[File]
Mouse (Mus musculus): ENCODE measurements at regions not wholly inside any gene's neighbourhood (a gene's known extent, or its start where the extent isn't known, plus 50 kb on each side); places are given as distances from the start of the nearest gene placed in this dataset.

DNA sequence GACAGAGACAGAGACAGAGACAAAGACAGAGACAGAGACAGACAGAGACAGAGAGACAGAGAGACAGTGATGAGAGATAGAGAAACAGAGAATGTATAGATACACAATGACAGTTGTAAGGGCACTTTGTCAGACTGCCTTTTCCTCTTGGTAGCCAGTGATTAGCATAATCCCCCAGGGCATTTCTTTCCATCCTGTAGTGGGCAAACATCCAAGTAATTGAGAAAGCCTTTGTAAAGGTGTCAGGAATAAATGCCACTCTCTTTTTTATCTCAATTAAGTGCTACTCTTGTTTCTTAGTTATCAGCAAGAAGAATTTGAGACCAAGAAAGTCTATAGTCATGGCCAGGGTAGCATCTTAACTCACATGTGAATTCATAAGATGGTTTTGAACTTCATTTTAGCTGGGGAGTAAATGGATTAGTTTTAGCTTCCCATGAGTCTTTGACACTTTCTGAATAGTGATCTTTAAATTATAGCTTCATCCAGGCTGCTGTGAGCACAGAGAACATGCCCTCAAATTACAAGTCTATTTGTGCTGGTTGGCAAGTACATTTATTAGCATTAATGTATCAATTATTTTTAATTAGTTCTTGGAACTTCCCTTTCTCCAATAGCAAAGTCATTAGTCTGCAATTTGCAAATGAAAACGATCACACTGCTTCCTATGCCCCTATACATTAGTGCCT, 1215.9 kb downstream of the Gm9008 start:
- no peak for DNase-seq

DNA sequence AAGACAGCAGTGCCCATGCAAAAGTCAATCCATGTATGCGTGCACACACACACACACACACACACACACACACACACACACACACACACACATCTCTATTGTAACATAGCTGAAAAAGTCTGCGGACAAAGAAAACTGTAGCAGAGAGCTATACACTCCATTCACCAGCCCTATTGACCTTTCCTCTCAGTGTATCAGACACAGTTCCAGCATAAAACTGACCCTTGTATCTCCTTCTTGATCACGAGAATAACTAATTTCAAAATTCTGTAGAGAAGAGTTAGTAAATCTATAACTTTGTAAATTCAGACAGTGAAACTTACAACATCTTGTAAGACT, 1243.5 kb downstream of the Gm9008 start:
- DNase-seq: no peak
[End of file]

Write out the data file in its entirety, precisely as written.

Mouse (Mus musculus): ENCODE measurements at regions not wholly inside any gene's neighbourhood (a gene's known extent, or its start where the extent isn't known, plus 50 kb on each side); places are given as distances from the start of the nearest gene placed in this dataset.

DNA sequence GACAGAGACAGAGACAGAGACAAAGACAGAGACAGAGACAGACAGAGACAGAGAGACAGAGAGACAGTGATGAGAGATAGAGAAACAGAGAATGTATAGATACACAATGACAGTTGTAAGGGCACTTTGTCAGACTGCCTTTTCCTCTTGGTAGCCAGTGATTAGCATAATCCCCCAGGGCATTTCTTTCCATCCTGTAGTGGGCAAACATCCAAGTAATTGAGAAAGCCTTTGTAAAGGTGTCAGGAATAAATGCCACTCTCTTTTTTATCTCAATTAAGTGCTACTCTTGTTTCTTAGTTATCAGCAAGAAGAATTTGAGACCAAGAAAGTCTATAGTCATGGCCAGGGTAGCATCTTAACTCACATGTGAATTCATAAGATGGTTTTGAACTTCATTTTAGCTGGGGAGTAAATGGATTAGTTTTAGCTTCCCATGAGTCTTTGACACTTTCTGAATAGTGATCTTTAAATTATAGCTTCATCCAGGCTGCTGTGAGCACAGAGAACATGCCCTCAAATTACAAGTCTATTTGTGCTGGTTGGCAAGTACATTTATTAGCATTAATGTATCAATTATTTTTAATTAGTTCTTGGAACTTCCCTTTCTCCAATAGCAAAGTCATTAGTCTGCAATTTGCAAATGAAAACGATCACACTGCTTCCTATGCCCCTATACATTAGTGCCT, 1215.9 kb downstream of the Gm9008 start:
- no peak for DNase-seq

DNA sequence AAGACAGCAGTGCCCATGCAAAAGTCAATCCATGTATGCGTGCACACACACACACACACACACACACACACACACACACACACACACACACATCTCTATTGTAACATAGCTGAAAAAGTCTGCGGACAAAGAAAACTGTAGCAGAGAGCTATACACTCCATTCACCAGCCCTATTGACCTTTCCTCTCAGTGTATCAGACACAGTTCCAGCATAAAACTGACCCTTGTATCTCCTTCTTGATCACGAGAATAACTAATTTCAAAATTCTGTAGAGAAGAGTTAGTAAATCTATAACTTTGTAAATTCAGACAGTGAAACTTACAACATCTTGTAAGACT, 1243.5 kb downstream of the Gm9008 start:
- DNase-seq: no peak